May 27, 2018

The Advocate's Toolbox

Protests Grow Against Proposed Mexican American Textbook in Texas

EH_141209_TexasBootEducators, and at least one lawmaker, believe a proposed textbook, Mexican American Heritage (Momentum Instruction), aimed at teaching Texas public school kids about Mexican American culture, is discriminatory.

It is both “racist and wrong,” says Nolan Cabrera, an assistant professor with the University of Arizona’s College of Education, who has seen the book. It is proposed as an addition to the approved K–12 textbook list for the 2017–18 school year, from which educators at all grade levels can choose.

“The book blames the Latino community for problems right now,” he says. “This is the epitome of revisionist history.”

Mexican American Heritage is currently under review by the Texas State Board of Education (SBOE), with next steps to include a public hearing in September. Texas does not have a state-approved Mexican American textbook, and this would be its first, says DeEtta Culbertson, a spokesperson for the Texas SBOE.

The Texas SBOE used listservs to push out a request for publishers to submit books by April 15, and it received just one submission—Mexican American Heritage. The publisher, Momentum Instruction, is helmed by Cynthia Dunbar, who formerly served on the Texas SBOE. That connection is one protesters have latched on to, as well as the fact that Momentum doesn’t seem to have other books in its catalog. A request to interview Dunbar was not answered.

“Momentum had never published another book in its life,” says Tony Diaz, a Houston-based writer, activist, and professor who also runs a protest group called Librotraficante. “It seems like [Momentum] is a vanity press, and [that] also explains the shoddiness of the scholarliness of the work.”

Cabrera questions the selection process as well, suggesting that there may have been an effort to limit the number of proposed textbooks to just the one.

“You would imagine there are many publishers who would want their texts in the hands of students,” he says. “This was very much an inside job.”

Texas State Senator José Menéndez is asking why the textbook was even looked at by the Texas SBOE in the first place, and he has directed his office to start compiling a list of alternative books that schools can draw from when teaching courses on the subject. Menéndez cited passages referring to immigrant neighborhoods as “hotbeds for crime, exploitation and hostile views toward America,” and another describing Chicanos as people who “wanted to destroy this society,” in a statement his office released in May.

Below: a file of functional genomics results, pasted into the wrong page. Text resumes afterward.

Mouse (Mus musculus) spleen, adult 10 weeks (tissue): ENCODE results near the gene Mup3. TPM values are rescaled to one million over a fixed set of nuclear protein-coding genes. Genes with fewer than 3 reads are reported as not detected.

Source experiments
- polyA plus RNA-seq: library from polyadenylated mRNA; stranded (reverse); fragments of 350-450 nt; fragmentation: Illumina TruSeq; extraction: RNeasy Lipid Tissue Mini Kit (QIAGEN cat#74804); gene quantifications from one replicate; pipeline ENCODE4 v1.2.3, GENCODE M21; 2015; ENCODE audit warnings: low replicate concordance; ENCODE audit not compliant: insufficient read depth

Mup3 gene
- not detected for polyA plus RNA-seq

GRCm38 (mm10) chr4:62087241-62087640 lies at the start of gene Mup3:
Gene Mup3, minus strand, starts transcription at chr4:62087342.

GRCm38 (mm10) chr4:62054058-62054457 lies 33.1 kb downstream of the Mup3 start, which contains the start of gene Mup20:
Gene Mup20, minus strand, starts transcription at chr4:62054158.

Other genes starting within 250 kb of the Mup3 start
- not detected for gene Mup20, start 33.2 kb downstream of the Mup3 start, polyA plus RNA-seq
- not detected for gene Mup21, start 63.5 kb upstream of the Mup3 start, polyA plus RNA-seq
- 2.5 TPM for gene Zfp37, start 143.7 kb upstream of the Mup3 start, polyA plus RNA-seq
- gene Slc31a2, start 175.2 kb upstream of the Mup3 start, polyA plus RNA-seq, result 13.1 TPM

“It is reprehensible that Texas would consider a textbook from Momentum Instruction rather than reputable Latino scholars,” says Menéndez. “I would urge all school districts to choose a textbook other than Mexican American Heritage when teaching this important subject.”

Educators hope students, especially in high school, possess strong enough critical thinking skills so that they don’t take one single source as the final word on any subject. Indeed, Texas SBOE’s Culbertson says that schools and districts will not be required to use the book and can also choose additional or other titles for their courses. But a state-approved textbook is often one students—not to mention teachers—usually trust.

Librotraficante has also launched an online petition to have the book removed from the list of proposed textbooks. A free summit is also planned for Saturday, June 18 at San Antonio College, where concerns around the textbook, among other topics, will be raised.

Diaz is actually heartened by the protests around the title and the response from educators—and others—while the book is still in the proposed stage. He hopes to see the Texas SBOE re-open the submissions and allow new titles to be considered.

“This is an improvement,” he says. “We’re catching this book before it gets into the classroom.”


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Lauren Barack About Lauren Barack

School Library Journal contributing editor Lauren Barack writes about the connection between media and education, business, and technology. A recipient of the Loeb Award for online journalism, she can be found at

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  1. Bookworm says:

    Why have a textbook dedicated to only a single group when so many people live in Texas, in this country? It’s odd…

  2. You know what’s “odd”? It’s “odd” that textbooks and websites about Texas history leave out or misrepresent the history of indigenous, latino and black people. And by “odd” I mean intentionally racist.